Seminar – 10 November – Fernanda Pirie

November 2nd, 2015 by


Tuesday 10 November

4.30–6.00 Mond Building Seminar Room

Fernanda Pirie

University of Oxford

Rules, Numbers, and Lists:
Legal Order in Historic and Contemporary Tibet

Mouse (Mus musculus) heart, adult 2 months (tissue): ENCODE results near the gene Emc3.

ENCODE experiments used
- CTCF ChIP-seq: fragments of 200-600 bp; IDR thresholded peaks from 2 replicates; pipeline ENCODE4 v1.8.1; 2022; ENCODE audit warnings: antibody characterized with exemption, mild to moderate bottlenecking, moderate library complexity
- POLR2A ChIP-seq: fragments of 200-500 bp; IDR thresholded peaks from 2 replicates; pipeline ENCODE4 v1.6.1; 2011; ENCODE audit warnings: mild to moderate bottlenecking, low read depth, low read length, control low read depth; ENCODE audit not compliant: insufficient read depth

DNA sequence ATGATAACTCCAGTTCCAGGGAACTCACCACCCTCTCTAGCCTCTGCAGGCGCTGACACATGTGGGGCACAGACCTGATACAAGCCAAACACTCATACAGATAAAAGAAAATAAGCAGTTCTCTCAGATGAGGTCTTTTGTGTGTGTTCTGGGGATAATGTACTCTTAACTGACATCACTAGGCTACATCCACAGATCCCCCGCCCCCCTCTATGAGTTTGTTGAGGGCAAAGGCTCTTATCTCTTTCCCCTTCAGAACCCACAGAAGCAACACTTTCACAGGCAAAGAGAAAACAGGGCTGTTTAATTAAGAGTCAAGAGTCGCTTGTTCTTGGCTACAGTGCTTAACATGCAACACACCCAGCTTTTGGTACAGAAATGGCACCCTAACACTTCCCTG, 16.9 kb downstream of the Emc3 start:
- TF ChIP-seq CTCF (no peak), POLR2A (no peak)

Law and legalism often seem elusive on the Tibetan plateau. Not only was there no institutionalised legal system in traditional Tibet, and hardly any general law-making, but even local rules and agreements were often barely legalistic. Many ostensibly legal documents, from those establishing general laws or monastic rules, to individual records and agreements, mixed the legalism typical of legal forms—the use of precise terms, abstract categories, and generalizing rules—with the very different language of metaphor, simile, and aphorism. Although such documents often appeal to Buddhism,  its deities and moral principles, this does not seem wholly to explain the appeal of imprecision, analogy, and concrete imagery in documents establishing tax regimes, property relations, and forms of debt bondage. In this presentation I seek to shed some light on these phenomena with an example from contemporary Amdo (eastern Tibet) where nomadic pastoralists still engage in blood feuds and appeal to both legalistic rules and elaborate, metaphorical rhetoric during the elaborate processes by which they settle conflict. I suggest that the contrast between the two ways of thinking about and describing the world—legalism and metaphor—reflects broader tensions between practices of discipline and defiant individualism in the lives of the nomads and in the history of their tribes. This might, in turn, reveal something about the role of law within wider Tibetan societies.